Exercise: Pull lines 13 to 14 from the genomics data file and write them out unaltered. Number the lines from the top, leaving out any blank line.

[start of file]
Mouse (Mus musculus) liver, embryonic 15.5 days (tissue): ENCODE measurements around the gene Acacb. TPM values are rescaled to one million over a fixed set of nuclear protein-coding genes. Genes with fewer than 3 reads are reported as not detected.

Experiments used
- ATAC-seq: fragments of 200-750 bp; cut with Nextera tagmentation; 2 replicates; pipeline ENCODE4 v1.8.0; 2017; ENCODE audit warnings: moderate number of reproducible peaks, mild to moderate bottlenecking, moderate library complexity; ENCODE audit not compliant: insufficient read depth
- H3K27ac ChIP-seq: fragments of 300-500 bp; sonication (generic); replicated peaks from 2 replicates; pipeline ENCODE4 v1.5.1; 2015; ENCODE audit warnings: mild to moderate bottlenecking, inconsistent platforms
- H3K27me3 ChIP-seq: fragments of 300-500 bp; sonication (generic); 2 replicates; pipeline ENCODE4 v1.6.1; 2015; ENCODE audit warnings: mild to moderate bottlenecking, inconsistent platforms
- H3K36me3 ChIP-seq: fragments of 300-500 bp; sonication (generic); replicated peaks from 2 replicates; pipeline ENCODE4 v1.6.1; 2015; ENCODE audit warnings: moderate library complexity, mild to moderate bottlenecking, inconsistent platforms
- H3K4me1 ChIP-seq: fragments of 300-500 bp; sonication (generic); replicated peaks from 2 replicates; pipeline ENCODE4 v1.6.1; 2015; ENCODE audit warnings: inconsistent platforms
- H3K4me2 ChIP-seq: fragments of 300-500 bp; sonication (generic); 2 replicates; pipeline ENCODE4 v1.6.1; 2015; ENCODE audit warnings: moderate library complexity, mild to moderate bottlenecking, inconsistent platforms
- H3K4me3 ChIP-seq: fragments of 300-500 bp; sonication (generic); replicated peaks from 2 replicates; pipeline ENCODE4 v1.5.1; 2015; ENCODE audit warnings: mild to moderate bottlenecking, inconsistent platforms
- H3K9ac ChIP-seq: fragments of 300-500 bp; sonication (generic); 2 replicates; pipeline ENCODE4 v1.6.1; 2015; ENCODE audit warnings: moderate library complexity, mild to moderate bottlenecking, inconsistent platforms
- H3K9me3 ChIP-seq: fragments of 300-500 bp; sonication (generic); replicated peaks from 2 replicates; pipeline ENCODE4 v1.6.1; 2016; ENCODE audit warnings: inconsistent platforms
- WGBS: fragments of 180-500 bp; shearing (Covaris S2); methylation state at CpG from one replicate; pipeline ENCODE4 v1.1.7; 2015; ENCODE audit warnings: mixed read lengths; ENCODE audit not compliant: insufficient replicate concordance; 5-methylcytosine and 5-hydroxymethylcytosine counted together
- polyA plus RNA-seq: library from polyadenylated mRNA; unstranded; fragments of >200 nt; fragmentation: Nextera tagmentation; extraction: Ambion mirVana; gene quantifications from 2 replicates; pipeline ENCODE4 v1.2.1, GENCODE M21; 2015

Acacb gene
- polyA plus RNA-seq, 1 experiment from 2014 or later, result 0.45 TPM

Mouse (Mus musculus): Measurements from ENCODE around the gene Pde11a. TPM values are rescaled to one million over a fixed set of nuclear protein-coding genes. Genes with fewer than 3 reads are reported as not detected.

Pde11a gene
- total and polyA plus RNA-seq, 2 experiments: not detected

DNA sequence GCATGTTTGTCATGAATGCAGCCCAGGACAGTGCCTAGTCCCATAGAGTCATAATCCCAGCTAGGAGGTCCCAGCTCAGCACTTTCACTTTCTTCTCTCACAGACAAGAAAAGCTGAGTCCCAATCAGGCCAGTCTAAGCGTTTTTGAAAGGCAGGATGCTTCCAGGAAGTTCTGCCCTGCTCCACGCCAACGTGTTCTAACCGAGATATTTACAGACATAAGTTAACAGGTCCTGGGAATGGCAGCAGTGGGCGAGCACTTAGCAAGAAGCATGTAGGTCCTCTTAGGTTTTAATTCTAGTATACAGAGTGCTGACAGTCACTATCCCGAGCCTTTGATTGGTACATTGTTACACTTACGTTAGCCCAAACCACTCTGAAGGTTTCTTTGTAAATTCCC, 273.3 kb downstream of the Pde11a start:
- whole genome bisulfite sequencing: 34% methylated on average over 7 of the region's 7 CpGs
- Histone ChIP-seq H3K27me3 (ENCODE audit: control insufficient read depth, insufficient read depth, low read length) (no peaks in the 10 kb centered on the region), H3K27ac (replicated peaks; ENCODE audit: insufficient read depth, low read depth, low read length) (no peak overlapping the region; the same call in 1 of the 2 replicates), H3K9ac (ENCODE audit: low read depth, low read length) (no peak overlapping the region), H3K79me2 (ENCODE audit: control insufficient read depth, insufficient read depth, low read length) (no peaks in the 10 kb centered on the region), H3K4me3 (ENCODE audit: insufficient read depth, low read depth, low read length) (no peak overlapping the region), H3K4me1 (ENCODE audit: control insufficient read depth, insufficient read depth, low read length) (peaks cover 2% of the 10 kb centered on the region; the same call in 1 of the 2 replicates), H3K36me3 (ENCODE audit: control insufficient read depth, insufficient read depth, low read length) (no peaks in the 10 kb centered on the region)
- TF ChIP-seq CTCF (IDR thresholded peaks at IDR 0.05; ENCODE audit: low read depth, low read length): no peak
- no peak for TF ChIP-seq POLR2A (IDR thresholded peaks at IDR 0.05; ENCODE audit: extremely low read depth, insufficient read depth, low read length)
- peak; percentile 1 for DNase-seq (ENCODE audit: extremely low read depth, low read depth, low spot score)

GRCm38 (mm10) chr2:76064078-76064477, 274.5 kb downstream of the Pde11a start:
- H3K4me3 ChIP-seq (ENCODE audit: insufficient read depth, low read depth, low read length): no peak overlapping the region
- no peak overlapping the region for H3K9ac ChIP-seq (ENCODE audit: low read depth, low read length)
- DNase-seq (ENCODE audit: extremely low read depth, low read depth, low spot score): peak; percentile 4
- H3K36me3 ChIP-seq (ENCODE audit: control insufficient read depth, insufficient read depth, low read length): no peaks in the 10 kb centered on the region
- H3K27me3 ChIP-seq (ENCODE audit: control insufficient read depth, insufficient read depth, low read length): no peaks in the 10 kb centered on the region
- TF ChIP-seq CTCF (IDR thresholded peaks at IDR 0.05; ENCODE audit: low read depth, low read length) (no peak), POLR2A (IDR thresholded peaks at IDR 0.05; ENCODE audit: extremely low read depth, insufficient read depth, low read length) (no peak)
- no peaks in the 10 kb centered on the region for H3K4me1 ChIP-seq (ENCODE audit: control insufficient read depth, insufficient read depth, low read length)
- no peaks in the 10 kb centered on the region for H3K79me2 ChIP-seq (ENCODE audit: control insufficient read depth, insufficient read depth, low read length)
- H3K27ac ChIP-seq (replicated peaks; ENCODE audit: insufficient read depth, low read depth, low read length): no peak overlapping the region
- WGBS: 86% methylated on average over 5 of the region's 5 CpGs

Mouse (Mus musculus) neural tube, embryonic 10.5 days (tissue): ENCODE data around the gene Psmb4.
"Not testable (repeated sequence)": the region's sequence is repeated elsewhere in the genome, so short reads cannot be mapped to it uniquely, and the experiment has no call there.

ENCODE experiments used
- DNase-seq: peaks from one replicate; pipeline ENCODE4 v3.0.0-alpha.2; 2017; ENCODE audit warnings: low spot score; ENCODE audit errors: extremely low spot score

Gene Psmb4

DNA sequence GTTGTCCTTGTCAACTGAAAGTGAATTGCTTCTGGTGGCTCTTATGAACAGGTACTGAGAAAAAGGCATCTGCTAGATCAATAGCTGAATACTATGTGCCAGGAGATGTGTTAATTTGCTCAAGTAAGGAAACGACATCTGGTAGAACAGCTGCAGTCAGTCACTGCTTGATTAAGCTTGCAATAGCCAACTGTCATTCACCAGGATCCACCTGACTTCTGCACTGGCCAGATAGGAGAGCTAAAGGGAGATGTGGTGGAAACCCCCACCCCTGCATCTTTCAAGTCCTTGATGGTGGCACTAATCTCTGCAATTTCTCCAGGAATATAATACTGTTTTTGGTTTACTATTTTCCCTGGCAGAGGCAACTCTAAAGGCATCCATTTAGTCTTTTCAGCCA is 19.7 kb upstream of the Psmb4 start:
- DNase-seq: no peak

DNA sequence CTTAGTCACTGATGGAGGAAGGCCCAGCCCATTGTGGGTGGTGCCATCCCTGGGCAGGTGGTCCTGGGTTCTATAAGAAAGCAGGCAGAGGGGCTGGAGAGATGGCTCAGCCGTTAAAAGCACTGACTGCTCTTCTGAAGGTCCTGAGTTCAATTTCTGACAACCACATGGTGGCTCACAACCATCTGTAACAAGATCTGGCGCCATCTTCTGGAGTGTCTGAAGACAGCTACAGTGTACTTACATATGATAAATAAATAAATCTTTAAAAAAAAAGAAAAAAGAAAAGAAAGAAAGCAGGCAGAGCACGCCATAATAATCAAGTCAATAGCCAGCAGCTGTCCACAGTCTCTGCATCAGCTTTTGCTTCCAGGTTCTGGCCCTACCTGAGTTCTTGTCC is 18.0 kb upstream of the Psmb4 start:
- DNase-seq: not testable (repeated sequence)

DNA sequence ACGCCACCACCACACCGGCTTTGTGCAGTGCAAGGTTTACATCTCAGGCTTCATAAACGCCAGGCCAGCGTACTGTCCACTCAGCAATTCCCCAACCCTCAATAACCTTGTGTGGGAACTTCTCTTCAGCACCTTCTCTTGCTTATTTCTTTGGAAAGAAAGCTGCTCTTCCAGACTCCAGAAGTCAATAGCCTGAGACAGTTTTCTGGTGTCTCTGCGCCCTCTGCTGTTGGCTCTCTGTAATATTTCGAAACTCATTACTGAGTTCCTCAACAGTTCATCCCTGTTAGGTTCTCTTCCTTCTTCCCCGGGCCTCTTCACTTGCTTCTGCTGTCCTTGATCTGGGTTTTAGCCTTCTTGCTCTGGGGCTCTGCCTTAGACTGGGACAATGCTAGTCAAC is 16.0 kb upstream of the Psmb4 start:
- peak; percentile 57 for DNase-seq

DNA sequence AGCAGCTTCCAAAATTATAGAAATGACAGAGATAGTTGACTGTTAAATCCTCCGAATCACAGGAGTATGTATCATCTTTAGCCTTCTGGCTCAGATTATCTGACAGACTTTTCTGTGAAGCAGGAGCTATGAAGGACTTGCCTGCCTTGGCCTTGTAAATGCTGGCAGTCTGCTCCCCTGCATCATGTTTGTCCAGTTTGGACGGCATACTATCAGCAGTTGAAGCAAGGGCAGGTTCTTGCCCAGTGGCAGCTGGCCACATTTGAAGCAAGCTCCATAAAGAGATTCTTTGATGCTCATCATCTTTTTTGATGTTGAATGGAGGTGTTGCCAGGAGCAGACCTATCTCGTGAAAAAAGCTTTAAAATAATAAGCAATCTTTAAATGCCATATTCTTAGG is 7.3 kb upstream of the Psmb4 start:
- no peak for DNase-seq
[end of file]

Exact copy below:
- polyA plus RNA-seq: library from polyadenylated mRNA; unstranded; fragments of >200 nt; fragmentation: Nextera tagmentation; extraction: Ambion mirVana; gene quantifications from 2 replicates; pipeline ENCODE4 v1.2.1, GENCODE M21; 2015

Acacb gene